When an individual finds themselves in a situation where they have no control over what their experiences or future is belonging can’t occur. Through the poem ‘Migrant Hostel’, Skrzynecki explores what an actively and anonymous environment can have on an individual’s sense of belonging. This environment is clearly shown through the first stanza, “Sudden departures…would be coming next.” The ominous tone of “sudden” and the use of enjambment allow Skrzynecki to rein act the experiences of the constant flurry of activity and the anonymity that results from the sheer number further leads to this uncertainty and ominous overtones for the reader. In these environments relationships are hard to form. Furthermore, this limited sense of control over their future acts as a block to forming connections to others. Skrzynecki highlights this through the simile, “we lived like birds of passage…change in the weather.” Skrzynecki uses the bird motif throughout this poem to show a lack of freedom of choice that the migrants had over the experiences they had. Their future wasn’t in their hands and this affected their ability to belong and form a connection with the outside world and others. In the last stanza, Skrzynecki used the barrier at the main gate to cement his perception of not belonging to the outside world. This is symbolised from “highway” and this barrier “rose and fell…in reprimand and shame.” Through personification, Skrzynecki offers an insight of how the migrants felt in this limited environment. It made the migrants feel inadequate and unworthy and made them wonder what their future would be like. Therefore, through ‘Migrant Hostel’, it is evident that belonging can’t be sustained in an unstable environment where relationships can’t be formed.
If an individual ignores a sense of belonging to their environment they will not be able to form connections to others and the environment. Skrzynecki, through ‘St Pats’ clearly shows that if an individual is unwilling to be accepted into the environment, it can affect their sense of belonging. This is seen through the second stanza, “Our lady watched…face overshadowed with clouds.” The welcoming quality of “Our lady watched with outstretched arms” is instantly juxtaposed with “her face overshadowed by clouds”. Skrzynecki utilises juxtaposition to add an ominous quality to the situation and to show the reader an uncertainty to his own feeling of being welcomed. An individual’s unwillingness to feel belong to an environment makes it difficult for relationships to be formed. Additionally, this unwillingness to feel a sense of belonging has created a barrier where even time can’t cement a connection. This is explored through beginning of stanza three, “for eight years”. The repetition of “eight years” suggests that even though Skrzynecki was at the school for a long period of time, he still didn’t find a sense of belonging with the environment or with others. It shows an insight of how he still hasn’t accepted the school and the people around him. He could have a sense of belonging but chooses not to accept the environment. He did make connections with some people but still didn’t feel belonged which is seen in the third stanza, “caught the 414 bus like a foreign tourist, unsure of their destination each time they got off.” This implies that day in and day out he caught the same bus for eight years strikingly captures his lack of understand, acceptance and connection to St Pat’s. Hence, through “St Pat’s”, it is clearly shown that if you don’t accept belonging to an environment you can’t form relationships.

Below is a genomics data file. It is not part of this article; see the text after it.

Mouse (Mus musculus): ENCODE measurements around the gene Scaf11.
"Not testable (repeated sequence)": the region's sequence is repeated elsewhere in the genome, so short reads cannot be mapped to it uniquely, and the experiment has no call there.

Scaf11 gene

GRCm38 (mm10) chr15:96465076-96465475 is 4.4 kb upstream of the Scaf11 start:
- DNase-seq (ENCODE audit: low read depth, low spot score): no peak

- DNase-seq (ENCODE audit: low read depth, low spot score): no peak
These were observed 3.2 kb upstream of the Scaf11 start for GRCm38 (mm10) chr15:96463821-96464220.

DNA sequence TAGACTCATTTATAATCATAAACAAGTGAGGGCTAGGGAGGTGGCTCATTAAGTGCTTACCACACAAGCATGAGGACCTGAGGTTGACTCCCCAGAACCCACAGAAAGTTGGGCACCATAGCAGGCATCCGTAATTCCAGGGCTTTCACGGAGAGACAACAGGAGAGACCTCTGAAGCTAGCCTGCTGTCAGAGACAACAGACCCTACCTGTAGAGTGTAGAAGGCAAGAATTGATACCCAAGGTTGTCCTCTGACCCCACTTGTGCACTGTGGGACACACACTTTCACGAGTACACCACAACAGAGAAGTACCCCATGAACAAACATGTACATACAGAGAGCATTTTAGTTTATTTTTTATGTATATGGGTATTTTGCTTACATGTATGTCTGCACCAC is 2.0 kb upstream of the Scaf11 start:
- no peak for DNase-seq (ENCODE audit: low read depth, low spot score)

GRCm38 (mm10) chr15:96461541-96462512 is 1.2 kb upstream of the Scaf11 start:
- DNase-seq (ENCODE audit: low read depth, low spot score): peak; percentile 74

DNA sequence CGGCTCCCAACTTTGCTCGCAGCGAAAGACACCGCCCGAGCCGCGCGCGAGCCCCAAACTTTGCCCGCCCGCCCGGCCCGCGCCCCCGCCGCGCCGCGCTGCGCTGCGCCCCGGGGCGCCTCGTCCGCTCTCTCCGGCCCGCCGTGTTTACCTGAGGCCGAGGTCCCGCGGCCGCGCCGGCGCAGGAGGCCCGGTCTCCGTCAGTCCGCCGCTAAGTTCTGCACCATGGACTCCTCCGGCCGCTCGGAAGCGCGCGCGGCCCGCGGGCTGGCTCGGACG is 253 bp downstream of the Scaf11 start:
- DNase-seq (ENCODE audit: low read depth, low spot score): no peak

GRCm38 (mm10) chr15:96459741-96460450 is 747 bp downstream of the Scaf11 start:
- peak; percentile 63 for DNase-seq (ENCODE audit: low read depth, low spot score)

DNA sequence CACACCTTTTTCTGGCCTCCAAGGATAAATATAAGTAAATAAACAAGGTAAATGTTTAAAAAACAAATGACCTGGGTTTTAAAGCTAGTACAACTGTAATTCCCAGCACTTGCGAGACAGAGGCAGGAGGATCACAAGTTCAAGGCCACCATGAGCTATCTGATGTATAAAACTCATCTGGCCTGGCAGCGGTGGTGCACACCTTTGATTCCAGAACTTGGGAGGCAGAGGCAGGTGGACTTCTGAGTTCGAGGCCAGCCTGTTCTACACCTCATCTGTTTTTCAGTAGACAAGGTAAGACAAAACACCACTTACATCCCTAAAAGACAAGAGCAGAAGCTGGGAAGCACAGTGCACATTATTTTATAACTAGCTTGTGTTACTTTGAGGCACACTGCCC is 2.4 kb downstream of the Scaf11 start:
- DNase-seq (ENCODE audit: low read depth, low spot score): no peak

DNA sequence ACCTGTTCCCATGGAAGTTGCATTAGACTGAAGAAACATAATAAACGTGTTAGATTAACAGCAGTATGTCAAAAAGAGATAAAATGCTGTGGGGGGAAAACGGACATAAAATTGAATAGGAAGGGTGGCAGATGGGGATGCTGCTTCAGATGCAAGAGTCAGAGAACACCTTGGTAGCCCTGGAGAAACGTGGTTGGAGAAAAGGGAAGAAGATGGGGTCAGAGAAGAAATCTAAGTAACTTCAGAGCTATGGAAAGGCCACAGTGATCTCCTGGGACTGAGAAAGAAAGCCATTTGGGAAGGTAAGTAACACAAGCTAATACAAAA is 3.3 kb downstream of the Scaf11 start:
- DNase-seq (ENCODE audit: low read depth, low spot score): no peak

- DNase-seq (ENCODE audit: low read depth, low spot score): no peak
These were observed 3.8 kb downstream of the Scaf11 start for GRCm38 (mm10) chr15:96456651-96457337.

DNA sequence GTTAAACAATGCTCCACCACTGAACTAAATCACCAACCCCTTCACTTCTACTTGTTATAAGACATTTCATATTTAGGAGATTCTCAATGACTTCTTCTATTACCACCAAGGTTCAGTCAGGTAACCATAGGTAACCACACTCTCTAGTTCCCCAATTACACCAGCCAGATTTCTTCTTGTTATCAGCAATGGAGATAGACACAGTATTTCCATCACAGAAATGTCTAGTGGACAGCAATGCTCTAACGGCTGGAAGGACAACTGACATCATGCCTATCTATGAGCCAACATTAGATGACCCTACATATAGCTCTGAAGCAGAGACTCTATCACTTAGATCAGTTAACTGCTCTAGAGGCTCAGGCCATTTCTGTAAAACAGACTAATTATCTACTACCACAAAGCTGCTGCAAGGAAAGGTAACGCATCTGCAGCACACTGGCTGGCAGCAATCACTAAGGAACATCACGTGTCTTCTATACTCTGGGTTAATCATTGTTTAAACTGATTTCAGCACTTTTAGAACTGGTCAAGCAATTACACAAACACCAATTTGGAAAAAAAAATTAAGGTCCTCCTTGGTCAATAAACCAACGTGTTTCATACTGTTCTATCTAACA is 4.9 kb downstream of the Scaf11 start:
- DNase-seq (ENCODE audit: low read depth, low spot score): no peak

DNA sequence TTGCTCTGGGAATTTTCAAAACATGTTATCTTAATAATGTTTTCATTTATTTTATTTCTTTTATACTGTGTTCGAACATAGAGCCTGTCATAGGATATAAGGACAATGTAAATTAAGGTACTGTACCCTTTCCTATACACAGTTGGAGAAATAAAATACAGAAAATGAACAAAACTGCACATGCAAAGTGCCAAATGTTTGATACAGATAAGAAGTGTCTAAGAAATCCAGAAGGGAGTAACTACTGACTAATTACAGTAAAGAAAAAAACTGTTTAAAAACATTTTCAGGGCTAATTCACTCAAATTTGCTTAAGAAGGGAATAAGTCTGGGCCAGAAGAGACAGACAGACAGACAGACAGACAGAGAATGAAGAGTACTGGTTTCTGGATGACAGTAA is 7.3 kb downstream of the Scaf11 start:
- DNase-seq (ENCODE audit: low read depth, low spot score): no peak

When an individual faces an experience where they are isolated from a group belonging can’t occur. This is seen through the picture book The Island; Armin Greder explores how isolation or alienation can affect an individual’s sense of belonging. This is seen through opening 1, “he wasn’t like them;” The tone and the use of juxtaposition imply that the man doesn’t belong on the island because there is hardly anything behind him. The transience of this phrase works to have a larger impact on the audience that forwards their sympathy for the man rather than the islanders. Additionally, in opening 4,”so they took him in.” the use of juxtaposition shows how a lack of understanding can cause people to isolate an individual. This represents that they accepted him but the islanders are following right behind him with pitchforks and other weapons showing that they don’t understand him and they don’t want him to be with them. Lastly, in opening 10, a villager says, “He is a stranger, He doesn’t belong.”. The tone and literal statement conveys a sad and depressing mood which causes a further understanding of the islander’s attitude in creating barriers to prevent the man from connecting with them. Thus, it is visible that an individual that faces experiences where they are isolated from others can’t find a sense of belonging.
It is undeniable that Skryznecki and Greder explore the factors which affect an individual’s perception on relationships with others and the environment, which is one of the major factors. He clearly highlights how a sense of belonging is essentially relied on the relationships that are formed. In conclusion, through this poem, Skrzynecki and Greder emphasises on how a need to belong is an integral component of all individuals. An individual’s sense of belonging is relied on the relationships they form within their lifetime.